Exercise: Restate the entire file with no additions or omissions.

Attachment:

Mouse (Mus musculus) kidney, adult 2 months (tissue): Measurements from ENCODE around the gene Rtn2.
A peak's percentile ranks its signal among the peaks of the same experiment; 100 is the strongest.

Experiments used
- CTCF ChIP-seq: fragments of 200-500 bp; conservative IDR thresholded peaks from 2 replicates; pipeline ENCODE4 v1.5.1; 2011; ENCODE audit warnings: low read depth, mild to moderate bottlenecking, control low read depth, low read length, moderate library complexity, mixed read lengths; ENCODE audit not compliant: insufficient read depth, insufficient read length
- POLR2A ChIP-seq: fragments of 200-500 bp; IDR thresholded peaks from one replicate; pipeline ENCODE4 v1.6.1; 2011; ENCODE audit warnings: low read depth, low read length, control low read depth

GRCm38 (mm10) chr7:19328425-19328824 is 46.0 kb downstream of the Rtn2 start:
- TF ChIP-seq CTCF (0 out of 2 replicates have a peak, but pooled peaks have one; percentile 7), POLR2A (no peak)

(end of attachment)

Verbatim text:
Mouse (Mus musculus) kidney, adult 2 months (tissue): Measurements from ENCODE around the gene Rtn2.
A peak's percentile ranks its signal among the peaks of the same experiment; 100 is the strongest.

Experiments used
- CTCF ChIP-seq: fragments of 200-500 bp; conservative IDR thresholded peaks from 2 replicates; pipeline ENCODE4 v1.5.1; 2011; ENCODE audit warnings: low read depth, mild to moderate bottlenecking, control low read depth, low read length, moderate library complexity, mixed read lengths; ENCODE audit not compliant: insufficient read depth, insufficient read length
- POLR2A ChIP-seq: fragments of 200-500 bp; IDR thresholded peaks from one replicate; pipeline ENCODE4 v1.6.1; 2011; ENCODE audit warnings: low read depth, low read length, control low read depth

GRCm38 (mm10) chr7:19328425-19328824 is 46.0 kb downstream of the Rtn2 start:
- TF ChIP-seq CTCF (0 out of 2 replicates have a peak, but pooled peaks have one; percentile 7), POLR2A (no peak)